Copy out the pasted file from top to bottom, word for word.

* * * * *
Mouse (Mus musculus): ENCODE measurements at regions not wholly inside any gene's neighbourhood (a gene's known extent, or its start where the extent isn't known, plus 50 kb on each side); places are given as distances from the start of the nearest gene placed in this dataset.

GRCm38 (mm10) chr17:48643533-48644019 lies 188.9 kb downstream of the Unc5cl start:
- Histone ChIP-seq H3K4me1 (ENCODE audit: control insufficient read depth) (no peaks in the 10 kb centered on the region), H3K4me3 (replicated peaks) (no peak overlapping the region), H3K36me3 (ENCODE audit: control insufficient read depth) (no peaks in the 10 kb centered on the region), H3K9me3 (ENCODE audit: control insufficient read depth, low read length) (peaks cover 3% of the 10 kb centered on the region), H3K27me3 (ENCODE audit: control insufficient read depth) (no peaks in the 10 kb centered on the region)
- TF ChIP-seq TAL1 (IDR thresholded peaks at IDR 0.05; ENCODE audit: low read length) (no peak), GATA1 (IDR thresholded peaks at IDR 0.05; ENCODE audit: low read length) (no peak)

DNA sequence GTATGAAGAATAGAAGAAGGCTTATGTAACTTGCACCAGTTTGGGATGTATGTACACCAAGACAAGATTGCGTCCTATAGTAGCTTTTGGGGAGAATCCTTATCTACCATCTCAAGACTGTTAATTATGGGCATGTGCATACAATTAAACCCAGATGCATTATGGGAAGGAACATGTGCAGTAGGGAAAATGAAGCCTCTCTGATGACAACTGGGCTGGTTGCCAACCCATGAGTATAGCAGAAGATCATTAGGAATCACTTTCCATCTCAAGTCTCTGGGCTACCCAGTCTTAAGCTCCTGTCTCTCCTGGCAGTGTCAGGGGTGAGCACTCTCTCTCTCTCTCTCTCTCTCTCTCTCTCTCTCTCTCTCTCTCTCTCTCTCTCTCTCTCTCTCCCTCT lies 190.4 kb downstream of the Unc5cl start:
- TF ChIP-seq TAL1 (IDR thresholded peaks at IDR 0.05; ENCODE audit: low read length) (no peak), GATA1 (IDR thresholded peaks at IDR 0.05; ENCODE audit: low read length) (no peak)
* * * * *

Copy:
Mouse (Mus musculus): ENCODE measurements at regions not wholly inside any gene's neighbourhood (a gene's known extent, or its start where the extent isn't known, plus 50 kb on each side); places are given as distances from the start of the nearest gene placed in this dataset.

GRCm38 (mm10) chr17:48643533-48644019 lies 188.9 kb downstream of the Unc5cl start:
- Histone ChIP-seq H3K4me1 (ENCODE audit: control insufficient read depth) (no peaks in the 10 kb centered on the region), H3K4me3 (replicated peaks) (no peak overlapping the region), H3K36me3 (ENCODE audit: control insufficient read depth) (no peaks in the 10 kb centered on the region), H3K9me3 (ENCODE audit: control insufficient read depth, low read length) (peaks cover 3% of the 10 kb centered on the region), H3K27me3 (ENCODE audit: control insufficient read depth) (no peaks in the 10 kb centered on the region)
- TF ChIP-seq TAL1 (IDR thresholded peaks at IDR 0.05; ENCODE audit: low read length) (no peak), GATA1 (IDR thresholded peaks at IDR 0.05; ENCODE audit: low read length) (no peak)

DNA sequence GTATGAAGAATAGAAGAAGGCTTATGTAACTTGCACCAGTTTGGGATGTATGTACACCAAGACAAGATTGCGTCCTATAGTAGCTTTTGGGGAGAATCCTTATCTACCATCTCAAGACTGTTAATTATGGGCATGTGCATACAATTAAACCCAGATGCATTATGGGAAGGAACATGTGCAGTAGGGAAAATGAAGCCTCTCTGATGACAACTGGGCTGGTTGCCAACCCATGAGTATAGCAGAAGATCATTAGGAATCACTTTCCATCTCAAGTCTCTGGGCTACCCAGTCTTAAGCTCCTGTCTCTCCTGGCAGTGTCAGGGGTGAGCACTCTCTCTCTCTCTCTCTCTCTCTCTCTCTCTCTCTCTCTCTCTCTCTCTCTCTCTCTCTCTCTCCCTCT lies 190.4 kb downstream of the Unc5cl start:
- TF ChIP-seq TAL1 (IDR thresholded peaks at IDR 0.05; ENCODE audit: low read length) (no peak), GATA1 (IDR thresholded peaks at IDR 0.05; ENCODE audit: low read length) (no peak)